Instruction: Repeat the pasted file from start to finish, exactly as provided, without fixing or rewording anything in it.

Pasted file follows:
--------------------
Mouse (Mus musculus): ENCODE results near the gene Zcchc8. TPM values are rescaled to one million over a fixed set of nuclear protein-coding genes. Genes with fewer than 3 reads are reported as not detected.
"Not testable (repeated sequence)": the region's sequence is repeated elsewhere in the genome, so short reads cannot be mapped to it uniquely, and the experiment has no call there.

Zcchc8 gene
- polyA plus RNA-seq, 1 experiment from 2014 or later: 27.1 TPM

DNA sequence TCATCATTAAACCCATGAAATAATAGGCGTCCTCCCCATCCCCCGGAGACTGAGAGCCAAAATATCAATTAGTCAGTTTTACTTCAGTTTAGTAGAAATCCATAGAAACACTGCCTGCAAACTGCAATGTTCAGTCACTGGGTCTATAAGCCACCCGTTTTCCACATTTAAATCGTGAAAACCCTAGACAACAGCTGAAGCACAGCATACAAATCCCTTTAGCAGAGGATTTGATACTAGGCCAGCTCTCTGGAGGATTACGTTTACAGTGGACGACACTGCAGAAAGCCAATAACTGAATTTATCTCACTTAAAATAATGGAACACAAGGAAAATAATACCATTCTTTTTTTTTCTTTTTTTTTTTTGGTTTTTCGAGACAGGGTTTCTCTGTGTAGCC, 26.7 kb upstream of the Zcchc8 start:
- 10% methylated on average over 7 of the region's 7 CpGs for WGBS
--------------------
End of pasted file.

Mouse (Mus musculus): ENCODE results near the gene Zcchc8. TPM values are rescaled to one million over a fixed set of nuclear protein-coding genes. Genes with fewer than 3 reads are reported as not detected.
"Not testable (repeated sequence)": the region's sequence is repeated elsewhere in the genome, so short reads cannot be mapped to it uniquely, and the experiment has no call there.

Zcchc8 gene
- polyA plus RNA-seq, 1 experiment from 2014 or later: 27.1 TPM

DNA sequence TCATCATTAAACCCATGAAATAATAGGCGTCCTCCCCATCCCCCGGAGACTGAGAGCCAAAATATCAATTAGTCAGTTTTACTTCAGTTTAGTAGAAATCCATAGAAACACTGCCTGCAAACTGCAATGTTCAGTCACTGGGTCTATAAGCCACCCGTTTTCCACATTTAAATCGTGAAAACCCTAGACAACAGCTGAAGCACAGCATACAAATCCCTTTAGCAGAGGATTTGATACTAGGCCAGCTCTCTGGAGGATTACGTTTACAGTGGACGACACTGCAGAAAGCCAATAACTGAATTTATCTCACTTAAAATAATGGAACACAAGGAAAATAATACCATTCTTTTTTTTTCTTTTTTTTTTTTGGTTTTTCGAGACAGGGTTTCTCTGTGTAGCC, 26.7 kb upstream of the Zcchc8 start:
- 10% methylated on average over 7 of the region's 7 CpGs for WGBS